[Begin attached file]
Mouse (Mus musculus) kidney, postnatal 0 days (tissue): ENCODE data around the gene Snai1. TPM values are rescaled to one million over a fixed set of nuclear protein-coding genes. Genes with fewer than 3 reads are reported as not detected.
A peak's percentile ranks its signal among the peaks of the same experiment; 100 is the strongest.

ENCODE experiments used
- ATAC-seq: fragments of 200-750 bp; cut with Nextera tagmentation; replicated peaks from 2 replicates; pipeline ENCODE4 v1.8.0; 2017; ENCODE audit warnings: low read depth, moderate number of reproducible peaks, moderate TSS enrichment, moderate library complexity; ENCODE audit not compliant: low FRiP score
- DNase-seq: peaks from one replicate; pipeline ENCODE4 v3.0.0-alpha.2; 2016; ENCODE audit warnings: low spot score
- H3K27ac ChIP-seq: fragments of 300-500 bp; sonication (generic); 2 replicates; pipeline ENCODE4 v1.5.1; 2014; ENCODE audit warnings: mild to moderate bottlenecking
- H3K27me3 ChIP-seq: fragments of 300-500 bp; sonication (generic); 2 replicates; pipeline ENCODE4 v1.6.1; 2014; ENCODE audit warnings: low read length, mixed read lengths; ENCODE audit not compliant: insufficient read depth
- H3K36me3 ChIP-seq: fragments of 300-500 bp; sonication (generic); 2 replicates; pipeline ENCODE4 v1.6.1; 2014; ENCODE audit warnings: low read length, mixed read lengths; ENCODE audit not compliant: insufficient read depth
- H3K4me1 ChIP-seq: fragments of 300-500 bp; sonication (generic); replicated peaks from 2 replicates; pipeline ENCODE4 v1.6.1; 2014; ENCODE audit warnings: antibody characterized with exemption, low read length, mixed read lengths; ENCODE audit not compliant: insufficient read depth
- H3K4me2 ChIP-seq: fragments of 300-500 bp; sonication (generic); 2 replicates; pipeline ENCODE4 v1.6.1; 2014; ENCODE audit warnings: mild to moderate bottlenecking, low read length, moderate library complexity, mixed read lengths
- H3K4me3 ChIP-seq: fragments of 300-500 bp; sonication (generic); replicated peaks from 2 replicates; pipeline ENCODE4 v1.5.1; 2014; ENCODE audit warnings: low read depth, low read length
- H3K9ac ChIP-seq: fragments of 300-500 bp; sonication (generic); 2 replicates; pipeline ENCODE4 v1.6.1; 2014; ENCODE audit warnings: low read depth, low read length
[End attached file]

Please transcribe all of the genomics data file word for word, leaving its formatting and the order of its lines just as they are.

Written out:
Mouse (Mus musculus) kidney, postnatal 0 days (tissue): ENCODE data around the gene Snai1. TPM values are rescaled to one million over a fixed set of nuclear protein-coding genes. Genes with fewer than 3 reads are reported as not detected.
A peak's percentile ranks its signal among the peaks of the same experiment; 100 is the strongest.

ENCODE experiments used
- ATAC-seq: fragments of 200-750 bp; cut with Nextera tagmentation; replicated peaks from 2 replicates; pipeline ENCODE4 v1.8.0; 2017; ENCODE audit warnings: low read depth, moderate number of reproducible peaks, moderate TSS enrichment, moderate library complexity; ENCODE audit not compliant: low FRiP score
- DNase-seq: peaks from one replicate; pipeline ENCODE4 v3.0.0-alpha.2; 2016; ENCODE audit warnings: low spot score
- H3K27ac ChIP-seq: fragments of 300-500 bp; sonication (generic); 2 replicates; pipeline ENCODE4 v1.5.1; 2014; ENCODE audit warnings: mild to moderate bottlenecking
- H3K27me3 ChIP-seq: fragments of 300-500 bp; sonication (generic); 2 replicates; pipeline ENCODE4 v1.6.1; 2014; ENCODE audit warnings: low read length, mixed read lengths; ENCODE audit not compliant: insufficient read depth
- H3K36me3 ChIP-seq: fragments of 300-500 bp; sonication (generic); 2 replicates; pipeline ENCODE4 v1.6.1; 2014; ENCODE audit warnings: low read length, mixed read lengths; ENCODE audit not compliant: insufficient read depth
- H3K4me1 ChIP-seq: fragments of 300-500 bp; sonication (generic); replicated peaks from 2 replicates; pipeline ENCODE4 v1.6.1; 2014; ENCODE audit warnings: antibody characterized with exemption, low read length, mixed read lengths; ENCODE audit not compliant: insufficient read depth
- H3K4me2 ChIP-seq: fragments of 300-500 bp; sonication (generic); 2 replicates; pipeline ENCODE4 v1.6.1; 2014; ENCODE audit warnings: mild to moderate bottlenecking, low read length, moderate library complexity, mixed read lengths
- H3K4me3 ChIP-seq: fragments of 300-500 bp; sonication (generic); replicated peaks from 2 replicates; pipeline ENCODE4 v1.5.1; 2014; ENCODE audit warnings: low read depth, low read length
- H3K9ac ChIP-seq: fragments of 300-500 bp; sonication (generic); 2 replicates; pipeline ENCODE4 v1.6.1; 2014; ENCODE audit warnings: low read depth, low read length